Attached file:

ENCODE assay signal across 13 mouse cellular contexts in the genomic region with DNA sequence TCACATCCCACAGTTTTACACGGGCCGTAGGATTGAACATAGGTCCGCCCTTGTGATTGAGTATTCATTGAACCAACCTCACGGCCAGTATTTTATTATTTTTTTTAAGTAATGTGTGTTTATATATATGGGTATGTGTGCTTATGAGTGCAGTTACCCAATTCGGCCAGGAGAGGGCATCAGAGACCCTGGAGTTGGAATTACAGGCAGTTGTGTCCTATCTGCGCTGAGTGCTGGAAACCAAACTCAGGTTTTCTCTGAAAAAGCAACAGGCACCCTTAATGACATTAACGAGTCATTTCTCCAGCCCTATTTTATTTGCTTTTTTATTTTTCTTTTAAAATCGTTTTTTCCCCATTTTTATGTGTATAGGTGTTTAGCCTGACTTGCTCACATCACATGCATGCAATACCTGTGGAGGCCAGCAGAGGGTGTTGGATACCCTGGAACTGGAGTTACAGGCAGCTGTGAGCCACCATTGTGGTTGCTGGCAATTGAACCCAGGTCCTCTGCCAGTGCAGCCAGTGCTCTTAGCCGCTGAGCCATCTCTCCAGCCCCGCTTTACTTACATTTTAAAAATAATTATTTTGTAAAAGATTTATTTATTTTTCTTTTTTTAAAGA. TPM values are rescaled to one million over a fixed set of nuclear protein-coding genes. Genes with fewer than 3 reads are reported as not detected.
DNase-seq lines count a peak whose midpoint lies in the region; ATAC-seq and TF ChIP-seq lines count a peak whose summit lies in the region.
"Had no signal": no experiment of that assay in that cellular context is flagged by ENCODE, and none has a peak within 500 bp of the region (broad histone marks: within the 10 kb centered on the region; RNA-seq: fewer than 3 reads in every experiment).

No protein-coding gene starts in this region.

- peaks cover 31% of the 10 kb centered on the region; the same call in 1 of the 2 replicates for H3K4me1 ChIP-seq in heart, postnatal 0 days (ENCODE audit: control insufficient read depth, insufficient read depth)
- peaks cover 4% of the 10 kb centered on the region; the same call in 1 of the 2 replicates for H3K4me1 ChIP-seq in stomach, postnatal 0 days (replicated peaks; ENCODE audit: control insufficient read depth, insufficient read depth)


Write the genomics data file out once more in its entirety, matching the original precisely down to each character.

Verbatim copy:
ENCODE assay signal across 13 mouse cellular contexts in the genomic region with DNA sequence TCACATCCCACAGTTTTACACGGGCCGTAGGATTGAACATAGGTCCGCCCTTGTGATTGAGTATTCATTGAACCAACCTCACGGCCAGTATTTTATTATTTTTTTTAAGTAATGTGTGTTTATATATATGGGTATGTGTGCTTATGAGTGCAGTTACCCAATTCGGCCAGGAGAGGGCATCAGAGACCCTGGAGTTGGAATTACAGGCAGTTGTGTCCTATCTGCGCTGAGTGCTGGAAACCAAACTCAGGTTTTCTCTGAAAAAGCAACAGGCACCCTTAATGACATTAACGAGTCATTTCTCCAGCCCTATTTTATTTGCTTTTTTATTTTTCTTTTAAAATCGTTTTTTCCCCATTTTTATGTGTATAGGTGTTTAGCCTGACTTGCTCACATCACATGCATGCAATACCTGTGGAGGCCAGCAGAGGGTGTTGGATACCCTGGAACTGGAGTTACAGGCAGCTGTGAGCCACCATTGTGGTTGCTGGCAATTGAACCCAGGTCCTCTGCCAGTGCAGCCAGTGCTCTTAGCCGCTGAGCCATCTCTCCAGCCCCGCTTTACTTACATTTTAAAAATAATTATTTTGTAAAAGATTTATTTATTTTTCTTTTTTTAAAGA. TPM values are rescaled to one million over a fixed set of nuclear protein-coding genes. Genes with fewer than 3 reads are reported as not detected.
DNase-seq lines count a peak whose midpoint lies in the region; ATAC-seq and TF ChIP-seq lines count a peak whose summit lies in the region.
"Had no signal": no experiment of that assay in that cellular context is flagged by ENCODE, and none has a peak within 500 bp of the region (broad histone marks: within the 10 kb centered on the region; RNA-seq: fewer than 3 reads in every experiment).

No protein-coding gene starts in this region.

- peaks cover 31% of the 10 kb centered on the region; the same call in 1 of the 2 replicates for H3K4me1 ChIP-seq in heart, postnatal 0 days (ENCODE audit: control insufficient read depth, insufficient read depth)
- peaks cover 4% of the 10 kb centered on the region; the same call in 1 of the 2 replicates for H3K4me1 ChIP-seq in stomach, postnatal 0 days (replicated peaks; ENCODE audit: control insufficient read depth, insufficient read depth)